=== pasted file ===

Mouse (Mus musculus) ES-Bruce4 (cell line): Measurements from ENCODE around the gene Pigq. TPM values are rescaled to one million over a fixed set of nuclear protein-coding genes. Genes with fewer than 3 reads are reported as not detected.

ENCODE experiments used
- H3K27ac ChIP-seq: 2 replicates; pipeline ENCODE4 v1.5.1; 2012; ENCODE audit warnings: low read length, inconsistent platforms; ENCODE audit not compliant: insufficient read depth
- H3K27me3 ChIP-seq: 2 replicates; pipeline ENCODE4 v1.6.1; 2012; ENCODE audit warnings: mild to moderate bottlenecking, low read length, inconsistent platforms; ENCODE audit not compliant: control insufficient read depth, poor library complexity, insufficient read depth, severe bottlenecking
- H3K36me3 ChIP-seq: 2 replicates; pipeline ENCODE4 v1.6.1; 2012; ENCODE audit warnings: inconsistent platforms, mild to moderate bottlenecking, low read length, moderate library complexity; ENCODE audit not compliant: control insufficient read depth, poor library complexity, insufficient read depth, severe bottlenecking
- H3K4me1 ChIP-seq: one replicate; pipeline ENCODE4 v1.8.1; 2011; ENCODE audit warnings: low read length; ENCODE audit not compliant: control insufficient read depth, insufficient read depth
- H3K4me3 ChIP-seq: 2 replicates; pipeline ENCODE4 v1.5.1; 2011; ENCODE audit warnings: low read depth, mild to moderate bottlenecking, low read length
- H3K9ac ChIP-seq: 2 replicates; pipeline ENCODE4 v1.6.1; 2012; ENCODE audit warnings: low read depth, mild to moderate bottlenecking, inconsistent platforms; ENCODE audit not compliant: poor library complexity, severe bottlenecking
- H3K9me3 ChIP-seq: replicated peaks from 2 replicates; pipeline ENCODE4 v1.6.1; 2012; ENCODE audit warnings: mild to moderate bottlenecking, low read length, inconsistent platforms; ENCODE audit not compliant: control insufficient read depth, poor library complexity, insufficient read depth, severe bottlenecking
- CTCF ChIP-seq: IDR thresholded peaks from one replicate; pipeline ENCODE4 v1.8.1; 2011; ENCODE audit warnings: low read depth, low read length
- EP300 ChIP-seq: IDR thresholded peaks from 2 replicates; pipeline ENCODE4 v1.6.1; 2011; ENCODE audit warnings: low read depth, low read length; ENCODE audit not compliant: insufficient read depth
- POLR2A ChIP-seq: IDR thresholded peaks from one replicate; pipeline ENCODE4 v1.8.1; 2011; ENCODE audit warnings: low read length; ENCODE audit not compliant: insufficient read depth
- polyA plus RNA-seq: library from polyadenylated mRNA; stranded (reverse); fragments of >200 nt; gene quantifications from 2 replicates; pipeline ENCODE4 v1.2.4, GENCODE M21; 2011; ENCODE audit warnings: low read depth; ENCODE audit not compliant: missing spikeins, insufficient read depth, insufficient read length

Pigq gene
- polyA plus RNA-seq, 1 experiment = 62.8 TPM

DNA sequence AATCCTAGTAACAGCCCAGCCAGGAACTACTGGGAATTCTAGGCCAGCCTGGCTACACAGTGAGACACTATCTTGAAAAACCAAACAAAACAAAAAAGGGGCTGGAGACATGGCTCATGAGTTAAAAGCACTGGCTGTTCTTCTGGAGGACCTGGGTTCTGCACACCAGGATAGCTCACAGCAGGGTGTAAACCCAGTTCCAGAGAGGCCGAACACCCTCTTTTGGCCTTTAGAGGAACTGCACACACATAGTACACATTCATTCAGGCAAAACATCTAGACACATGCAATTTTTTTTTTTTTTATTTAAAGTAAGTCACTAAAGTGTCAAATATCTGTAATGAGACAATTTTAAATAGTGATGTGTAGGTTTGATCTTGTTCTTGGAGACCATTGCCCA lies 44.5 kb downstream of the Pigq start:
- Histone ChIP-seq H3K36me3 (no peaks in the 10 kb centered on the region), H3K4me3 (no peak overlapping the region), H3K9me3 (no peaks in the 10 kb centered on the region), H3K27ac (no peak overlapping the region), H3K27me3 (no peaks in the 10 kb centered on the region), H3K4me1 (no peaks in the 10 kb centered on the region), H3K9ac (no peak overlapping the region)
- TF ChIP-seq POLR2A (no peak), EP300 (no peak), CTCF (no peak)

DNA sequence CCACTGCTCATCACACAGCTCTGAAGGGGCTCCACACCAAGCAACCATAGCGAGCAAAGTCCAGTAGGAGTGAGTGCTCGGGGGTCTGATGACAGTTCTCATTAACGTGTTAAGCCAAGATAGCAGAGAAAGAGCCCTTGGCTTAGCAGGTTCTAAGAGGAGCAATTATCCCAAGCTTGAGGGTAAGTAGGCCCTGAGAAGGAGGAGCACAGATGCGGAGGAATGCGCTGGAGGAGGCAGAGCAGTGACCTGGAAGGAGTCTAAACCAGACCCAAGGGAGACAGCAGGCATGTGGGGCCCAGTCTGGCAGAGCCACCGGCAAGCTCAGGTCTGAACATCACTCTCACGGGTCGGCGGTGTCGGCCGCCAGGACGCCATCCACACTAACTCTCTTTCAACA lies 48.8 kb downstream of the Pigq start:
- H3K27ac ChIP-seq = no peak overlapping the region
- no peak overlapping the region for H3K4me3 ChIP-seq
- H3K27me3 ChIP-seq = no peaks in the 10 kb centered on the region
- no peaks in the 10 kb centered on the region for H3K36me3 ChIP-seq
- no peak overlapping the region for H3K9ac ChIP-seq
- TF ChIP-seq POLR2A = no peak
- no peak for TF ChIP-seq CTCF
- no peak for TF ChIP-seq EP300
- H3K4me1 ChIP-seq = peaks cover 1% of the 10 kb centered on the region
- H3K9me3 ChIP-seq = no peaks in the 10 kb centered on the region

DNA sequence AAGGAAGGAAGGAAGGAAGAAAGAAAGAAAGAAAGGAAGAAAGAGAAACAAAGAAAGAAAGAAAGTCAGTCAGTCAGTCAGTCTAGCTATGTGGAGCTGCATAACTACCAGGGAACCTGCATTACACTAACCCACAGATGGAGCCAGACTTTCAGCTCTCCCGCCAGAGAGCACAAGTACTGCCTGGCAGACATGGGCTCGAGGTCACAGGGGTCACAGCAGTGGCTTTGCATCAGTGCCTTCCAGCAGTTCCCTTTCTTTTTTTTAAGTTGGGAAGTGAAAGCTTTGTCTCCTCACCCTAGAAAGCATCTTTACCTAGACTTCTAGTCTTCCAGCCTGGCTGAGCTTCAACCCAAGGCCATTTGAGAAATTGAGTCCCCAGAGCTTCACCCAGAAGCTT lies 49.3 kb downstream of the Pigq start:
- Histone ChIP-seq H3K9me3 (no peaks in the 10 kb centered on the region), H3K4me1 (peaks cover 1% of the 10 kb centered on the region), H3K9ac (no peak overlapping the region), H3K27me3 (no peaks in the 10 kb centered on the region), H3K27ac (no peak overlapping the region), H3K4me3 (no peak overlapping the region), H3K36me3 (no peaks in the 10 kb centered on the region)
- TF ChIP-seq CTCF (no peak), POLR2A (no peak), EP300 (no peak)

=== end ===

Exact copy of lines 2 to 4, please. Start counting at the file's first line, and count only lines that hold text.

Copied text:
ENCODE experiments used
- H3K27ac ChIP-seq: 2 replicates; pipeline ENCODE4 v1.5.1; 2012; ENCODE audit warnings: low read length, inconsistent platforms; ENCODE audit not compliant: insufficient read depth
- H3K27me3 ChIP-seq: 2 replicates; pipeline ENCODE4 v1.6.1; 2012; ENCODE audit warnings: mild to moderate bottlenecking, low read length, inconsistent platforms; ENCODE audit not compliant: control insufficient read depth, poor library complexity, insufficient read depth, severe bottlenecking